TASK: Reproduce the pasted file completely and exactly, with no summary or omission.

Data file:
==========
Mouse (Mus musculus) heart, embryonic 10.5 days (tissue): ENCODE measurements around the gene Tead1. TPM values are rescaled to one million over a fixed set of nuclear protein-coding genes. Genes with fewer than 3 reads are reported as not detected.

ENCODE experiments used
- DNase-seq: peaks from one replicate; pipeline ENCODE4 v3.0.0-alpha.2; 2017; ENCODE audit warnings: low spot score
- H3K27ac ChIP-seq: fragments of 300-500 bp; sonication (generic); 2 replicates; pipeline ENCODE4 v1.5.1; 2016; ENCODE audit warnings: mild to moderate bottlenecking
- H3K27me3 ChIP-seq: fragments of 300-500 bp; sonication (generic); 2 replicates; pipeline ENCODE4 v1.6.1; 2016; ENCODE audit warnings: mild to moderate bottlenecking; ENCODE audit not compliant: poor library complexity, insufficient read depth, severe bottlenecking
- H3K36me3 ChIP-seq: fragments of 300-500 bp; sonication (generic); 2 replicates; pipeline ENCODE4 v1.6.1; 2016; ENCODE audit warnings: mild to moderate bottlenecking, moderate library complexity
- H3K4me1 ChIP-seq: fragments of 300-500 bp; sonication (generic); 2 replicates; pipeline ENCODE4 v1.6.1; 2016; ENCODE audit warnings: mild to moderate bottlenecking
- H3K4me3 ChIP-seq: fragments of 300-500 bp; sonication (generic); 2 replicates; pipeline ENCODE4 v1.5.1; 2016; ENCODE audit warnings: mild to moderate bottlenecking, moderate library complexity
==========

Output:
Mouse (Mus musculus) heart, embryonic 10.5 days (tissue): ENCODE measurements around the gene Tead1. TPM values are rescaled to one million over a fixed set of nuclear protein-coding genes. Genes with fewer than 3 reads are reported as not detected.

ENCODE experiments used
- DNase-seq: peaks from one replicate; pipeline ENCODE4 v3.0.0-alpha.2; 2017; ENCODE audit warnings: low spot score
- H3K27ac ChIP-seq: fragments of 300-500 bp; sonication (generic); 2 replicates; pipeline ENCODE4 v1.5.1; 2016; ENCODE audit warnings: mild to moderate bottlenecking
- H3K27me3 ChIP-seq: fragments of 300-500 bp; sonication (generic); 2 replicates; pipeline ENCODE4 v1.6.1; 2016; ENCODE audit warnings: mild to moderate bottlenecking; ENCODE audit not compliant: poor library complexity, insufficient read depth, severe bottlenecking
- H3K36me3 ChIP-seq: fragments of 300-500 bp; sonication (generic); 2 replicates; pipeline ENCODE4 v1.6.1; 2016; ENCODE audit warnings: mild to moderate bottlenecking, moderate library complexity
- H3K4me1 ChIP-seq: fragments of 300-500 bp; sonication (generic); 2 replicates; pipeline ENCODE4 v1.6.1; 2016; ENCODE audit warnings: mild to moderate bottlenecking
- H3K4me3 ChIP-seq: fragments of 300-500 bp; sonication (generic); 2 replicates; pipeline ENCODE4 v1.5.1; 2016; ENCODE audit warnings: mild to moderate bottlenecking, moderate library complexity